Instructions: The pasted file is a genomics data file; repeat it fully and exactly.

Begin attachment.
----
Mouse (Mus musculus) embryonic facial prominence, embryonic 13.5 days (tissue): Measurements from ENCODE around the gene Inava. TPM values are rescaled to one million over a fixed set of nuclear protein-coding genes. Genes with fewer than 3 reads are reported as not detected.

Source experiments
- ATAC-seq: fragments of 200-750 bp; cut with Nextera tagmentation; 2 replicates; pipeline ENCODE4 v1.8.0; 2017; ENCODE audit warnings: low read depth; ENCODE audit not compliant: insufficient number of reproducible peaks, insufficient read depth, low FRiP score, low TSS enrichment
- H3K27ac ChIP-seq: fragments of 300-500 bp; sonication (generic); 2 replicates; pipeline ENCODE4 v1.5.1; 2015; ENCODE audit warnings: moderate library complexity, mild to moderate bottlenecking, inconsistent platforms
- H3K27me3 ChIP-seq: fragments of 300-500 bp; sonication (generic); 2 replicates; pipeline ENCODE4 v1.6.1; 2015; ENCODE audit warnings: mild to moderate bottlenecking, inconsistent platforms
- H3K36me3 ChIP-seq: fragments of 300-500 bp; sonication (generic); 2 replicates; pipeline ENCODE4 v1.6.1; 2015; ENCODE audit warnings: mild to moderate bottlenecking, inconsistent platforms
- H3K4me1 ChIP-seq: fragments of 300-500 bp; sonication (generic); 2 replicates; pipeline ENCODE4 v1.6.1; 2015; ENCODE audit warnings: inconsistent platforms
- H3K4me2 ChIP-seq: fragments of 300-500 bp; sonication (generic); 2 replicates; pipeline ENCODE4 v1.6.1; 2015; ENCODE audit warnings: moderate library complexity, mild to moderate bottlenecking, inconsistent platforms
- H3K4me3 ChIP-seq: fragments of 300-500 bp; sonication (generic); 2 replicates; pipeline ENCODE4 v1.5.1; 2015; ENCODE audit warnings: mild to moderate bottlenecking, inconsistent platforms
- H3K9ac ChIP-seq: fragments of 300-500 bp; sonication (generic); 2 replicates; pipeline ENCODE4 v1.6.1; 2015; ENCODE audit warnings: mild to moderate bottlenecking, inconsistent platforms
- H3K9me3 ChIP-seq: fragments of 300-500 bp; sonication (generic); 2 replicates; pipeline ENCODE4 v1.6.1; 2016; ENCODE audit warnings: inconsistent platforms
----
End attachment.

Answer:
Mouse (Mus musculus) embryonic facial prominence, embryonic 13.5 days (tissue): Measurements from ENCODE around the gene Inava. TPM values are rescaled to one million over a fixed set of nuclear protein-coding genes. Genes with fewer than 3 reads are reported as not detected.

Source experiments
- ATAC-seq: fragments of 200-750 bp; cut with Nextera tagmentation; 2 replicates; pipeline ENCODE4 v1.8.0; 2017; ENCODE audit warnings: low read depth; ENCODE audit not compliant: insufficient number of reproducible peaks, insufficient read depth, low FRiP score, low TSS enrichment
- H3K27ac ChIP-seq: fragments of 300-500 bp; sonication (generic); 2 replicates; pipeline ENCODE4 v1.5.1; 2015; ENCODE audit warnings: moderate library complexity, mild to moderate bottlenecking, inconsistent platforms
- H3K27me3 ChIP-seq: fragments of 300-500 bp; sonication (generic); 2 replicates; pipeline ENCODE4 v1.6.1; 2015; ENCODE audit warnings: mild to moderate bottlenecking, inconsistent platforms
- H3K36me3 ChIP-seq: fragments of 300-500 bp; sonication (generic); 2 replicates; pipeline ENCODE4 v1.6.1; 2015; ENCODE audit warnings: mild to moderate bottlenecking, inconsistent platforms
- H3K4me1 ChIP-seq: fragments of 300-500 bp; sonication (generic); 2 replicates; pipeline ENCODE4 v1.6.1; 2015; ENCODE audit warnings: inconsistent platforms
- H3K4me2 ChIP-seq: fragments of 300-500 bp; sonication (generic); 2 replicates; pipeline ENCODE4 v1.6.1; 2015; ENCODE audit warnings: moderate library complexity, mild to moderate bottlenecking, inconsistent platforms
- H3K4me3 ChIP-seq: fragments of 300-500 bp; sonication (generic); 2 replicates; pipeline ENCODE4 v1.5.1; 2015; ENCODE audit warnings: mild to moderate bottlenecking, inconsistent platforms
- H3K9ac ChIP-seq: fragments of 300-500 bp; sonication (generic); 2 replicates; pipeline ENCODE4 v1.6.1; 2015; ENCODE audit warnings: mild to moderate bottlenecking, inconsistent platforms
- H3K9me3 ChIP-seq: fragments of 300-500 bp; sonication (generic); 2 replicates; pipeline ENCODE4 v1.6.1; 2016; ENCODE audit warnings: inconsistent platforms